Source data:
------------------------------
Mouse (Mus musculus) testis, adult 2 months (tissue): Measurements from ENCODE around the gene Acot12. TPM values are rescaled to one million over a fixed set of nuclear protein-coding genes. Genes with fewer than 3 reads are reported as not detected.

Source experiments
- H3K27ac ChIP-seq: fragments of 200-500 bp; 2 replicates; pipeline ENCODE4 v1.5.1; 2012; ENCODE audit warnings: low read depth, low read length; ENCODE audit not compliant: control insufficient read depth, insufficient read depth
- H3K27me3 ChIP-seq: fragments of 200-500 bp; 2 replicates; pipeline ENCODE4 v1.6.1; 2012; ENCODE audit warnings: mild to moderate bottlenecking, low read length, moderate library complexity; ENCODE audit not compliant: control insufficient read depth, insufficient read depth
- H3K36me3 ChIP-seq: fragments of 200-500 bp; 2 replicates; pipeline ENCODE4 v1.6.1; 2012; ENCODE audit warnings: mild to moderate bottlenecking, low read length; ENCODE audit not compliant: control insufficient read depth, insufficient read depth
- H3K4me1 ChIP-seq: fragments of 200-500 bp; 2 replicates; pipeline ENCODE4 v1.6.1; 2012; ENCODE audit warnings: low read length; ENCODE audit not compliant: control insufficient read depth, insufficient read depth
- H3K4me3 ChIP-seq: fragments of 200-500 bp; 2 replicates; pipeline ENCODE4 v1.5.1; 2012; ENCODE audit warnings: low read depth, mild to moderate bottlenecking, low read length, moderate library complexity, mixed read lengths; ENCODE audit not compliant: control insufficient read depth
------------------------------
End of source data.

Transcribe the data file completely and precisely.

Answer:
Mouse (Mus musculus) testis, adult 2 months (tissue): Measurements from ENCODE around the gene Acot12. TPM values are rescaled to one million over a fixed set of nuclear protein-coding genes. Genes with fewer than 3 reads are reported as not detected.

Source experiments
- H3K27ac ChIP-seq: fragments of 200-500 bp; 2 replicates; pipeline ENCODE4 v1.5.1; 2012; ENCODE audit warnings: low read depth, low read length; ENCODE audit not compliant: control insufficient read depth, insufficient read depth
- H3K27me3 ChIP-seq: fragments of 200-500 bp; 2 replicates; pipeline ENCODE4 v1.6.1; 2012; ENCODE audit warnings: mild to moderate bottlenecking, low read length, moderate library complexity; ENCODE audit not compliant: control insufficient read depth, insufficient read depth
- H3K36me3 ChIP-seq: fragments of 200-500 bp; 2 replicates; pipeline ENCODE4 v1.6.1; 2012; ENCODE audit warnings: mild to moderate bottlenecking, low read length; ENCODE audit not compliant: control insufficient read depth, insufficient read depth
- H3K4me1 ChIP-seq: fragments of 200-500 bp; 2 replicates; pipeline ENCODE4 v1.6.1; 2012; ENCODE audit warnings: low read length; ENCODE audit not compliant: control insufficient read depth, insufficient read depth
- H3K4me3 ChIP-seq: fragments of 200-500 bp; 2 replicates; pipeline ENCODE4 v1.5.1; 2012; ENCODE audit warnings: low read depth, mild to moderate bottlenecking, low read length, moderate library complexity, mixed read lengths; ENCODE audit not compliant: control insufficient read depth